Tuesday, May 30

Spring Sing 2017: Haylee Hessell


Third-year English student Haylee Hessell has her father to thank for her interest in music. He taught her to play guitar, took her to a Rolling Stones concert and brought her to a Santa Monica guitar shop. (MacKenzie Coffman/Daily Bruin)

Third-year English student Haylee Hessell has her father to thank for her interest in music. He taught her to play guitar, took her to a Rolling Stones concert and brought her to a Santa Monica guitar shop. (MacKenzie Coffman/Daily Bruin)


Haylee Hessell never imagined she would practice one song as many times as she has rehearsed her song “Let Him Go” for Spring Sing.

She’s practiced the song at least 50 times already.

The third-year English student is a soloist performing for the first time in the annual musical event in Pauley Pavilion. She said she has her father to thank for teaching her guitar and influencing her interest in music, a hobby she has connected with since childhood.

“Sometimes it can be hard for us to express exactly what we are thinking and exactly what we’re feeling,” Hessell said. “Music can access those feelings so well. For me at least, music has always been there for me.”

[Read More: Daily Bruin coverage of Spring Sing 2017]

Hessell’s father Paul Hessell said their household was pretty musical – he plays guitar, mandolin and piano, and Haylee Hessell’s mother is a singer. They took Haylee Hessell to a Rolling Stones show when she was about 12 years old.

Haylee Hessell and her father bonded over music when they spent their days at McCabe’s Guitar Shop in Santa Monica, where they perused the various models of the instruments. However, she said she didn’t fully appreciate the brands and designs until her father taught her to play the guitar at the age of 15.

“I didn’t have to show her how to play a song or anything,” Paul Hessell said. “She just kind of picked up the chords that I showed her, learned on her own, and she’s been playing ever since.”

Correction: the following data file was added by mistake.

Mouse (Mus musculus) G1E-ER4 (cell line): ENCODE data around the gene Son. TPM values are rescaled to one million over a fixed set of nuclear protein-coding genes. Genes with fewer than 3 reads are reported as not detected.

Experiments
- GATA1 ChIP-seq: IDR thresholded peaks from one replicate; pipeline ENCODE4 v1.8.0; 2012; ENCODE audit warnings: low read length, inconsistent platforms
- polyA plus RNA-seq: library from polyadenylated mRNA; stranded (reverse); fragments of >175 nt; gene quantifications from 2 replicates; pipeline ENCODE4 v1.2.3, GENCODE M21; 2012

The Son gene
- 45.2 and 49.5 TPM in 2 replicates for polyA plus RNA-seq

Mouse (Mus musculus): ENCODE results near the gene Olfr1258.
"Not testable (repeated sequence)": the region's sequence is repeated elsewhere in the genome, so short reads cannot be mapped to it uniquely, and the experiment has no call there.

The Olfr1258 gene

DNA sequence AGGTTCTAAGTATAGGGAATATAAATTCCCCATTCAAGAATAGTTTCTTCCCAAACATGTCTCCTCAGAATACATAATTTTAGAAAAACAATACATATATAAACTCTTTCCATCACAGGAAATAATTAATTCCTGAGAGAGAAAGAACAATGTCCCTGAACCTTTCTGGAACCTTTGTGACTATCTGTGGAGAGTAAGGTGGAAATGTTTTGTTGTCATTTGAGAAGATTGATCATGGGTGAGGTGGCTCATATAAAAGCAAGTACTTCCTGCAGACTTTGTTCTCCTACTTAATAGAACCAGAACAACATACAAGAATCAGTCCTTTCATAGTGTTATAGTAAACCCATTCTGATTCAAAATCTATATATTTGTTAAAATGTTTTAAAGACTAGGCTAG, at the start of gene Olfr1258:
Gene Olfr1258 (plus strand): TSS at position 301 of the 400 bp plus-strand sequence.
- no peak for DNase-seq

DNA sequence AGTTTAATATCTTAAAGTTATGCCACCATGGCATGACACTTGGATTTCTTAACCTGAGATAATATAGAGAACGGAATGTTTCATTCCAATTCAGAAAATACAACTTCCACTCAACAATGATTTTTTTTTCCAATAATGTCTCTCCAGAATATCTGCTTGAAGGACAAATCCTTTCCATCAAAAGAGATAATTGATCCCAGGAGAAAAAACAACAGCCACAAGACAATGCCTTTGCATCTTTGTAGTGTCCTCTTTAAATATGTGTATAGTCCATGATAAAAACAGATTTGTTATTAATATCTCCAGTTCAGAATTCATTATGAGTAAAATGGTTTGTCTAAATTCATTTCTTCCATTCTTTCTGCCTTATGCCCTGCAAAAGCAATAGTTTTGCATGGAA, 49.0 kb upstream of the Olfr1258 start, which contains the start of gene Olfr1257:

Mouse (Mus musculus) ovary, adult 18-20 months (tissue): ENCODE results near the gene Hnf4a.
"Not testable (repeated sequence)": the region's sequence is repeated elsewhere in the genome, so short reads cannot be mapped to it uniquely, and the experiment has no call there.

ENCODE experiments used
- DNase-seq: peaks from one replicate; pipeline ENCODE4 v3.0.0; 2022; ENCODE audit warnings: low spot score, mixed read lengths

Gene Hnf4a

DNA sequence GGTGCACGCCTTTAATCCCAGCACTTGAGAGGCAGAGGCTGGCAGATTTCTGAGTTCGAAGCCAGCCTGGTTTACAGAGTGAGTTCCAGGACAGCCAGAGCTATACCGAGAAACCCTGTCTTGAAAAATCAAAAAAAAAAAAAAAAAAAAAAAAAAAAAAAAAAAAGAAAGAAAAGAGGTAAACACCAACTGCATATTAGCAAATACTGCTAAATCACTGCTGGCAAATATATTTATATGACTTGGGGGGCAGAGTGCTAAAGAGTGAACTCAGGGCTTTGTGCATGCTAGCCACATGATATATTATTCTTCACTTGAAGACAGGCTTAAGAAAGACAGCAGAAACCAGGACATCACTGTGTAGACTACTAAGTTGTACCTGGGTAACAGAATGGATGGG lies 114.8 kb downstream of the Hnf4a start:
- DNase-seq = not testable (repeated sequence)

Haylee Hessell said she realized she wanted to dedicate more of her time to her singing around the same time that she learned to play guitar. That’s when she got serious about writing her melodies.

Her father remains one of her biggest personal musical influences.

“The fact that my dad had the patience to sit with me and teach me a few chords – I owe a lot to him just for how seriously I’ve been able to take music, and how big a part of my life music has become,” she said.

Though she doesn’t participate in on-campus musical organizations, Haylee Hessell said she loves to write and sing in her free time.

Haylee Hessell draws from a combination of personal and familial experiences in order to write her music, which she considers a blend of country, folk and indie genres.

She said her ideas for songs come her personal experiences – often from the smallest, most banal encounters in everyday life.

She once felt self-conscious about eating lunch alone in a dining hall a couple years ago at UCLA, when an acquaintance spotted her and left his group of friends to sit with her, Haylee Hessell said. She turned the experience into a song.

The song she’s performing for Spring Sing, “Let Him Go,” is similarly personal and discusses a romantic relationship. Written a year ago, the song describes someone who meant a lot to her, but has since left her life. After growing apart from her partner, she realized she cared about him but it was too late; she’d let him slip through the cracks.

“The whole idea is like, I let him go, I let this person go that I shouldn’t have,” Haylee Hessell said.

Paul Hessell said he is excited to see his daughter perform during Spring Sing, and that many of her fans will be in the audience, including family and friends.

“It’s one of her dreams to pursue singing and songwriting, and she seems to be getting better and better as time goes on,” Paul Hessell said.

Haylee Hessell said she has been practicing at rehearsals in Ackerman Union in front of 50 to 100 people, preparing for the large crowds of Spring Sing.

“The feeling after you sing a song, and someone comes up to you and says that they really felt something or they really enjoyed something, is such a fulfilling feeling,” Haylee Hessell said.

Share on FacebookTweet about this on TwitterEmail this to someoneShare on Google+Share on Reddit

Comments are supposed to create a forum for thoughtful, respectful community discussion. Please be nice. View our full comments policy here.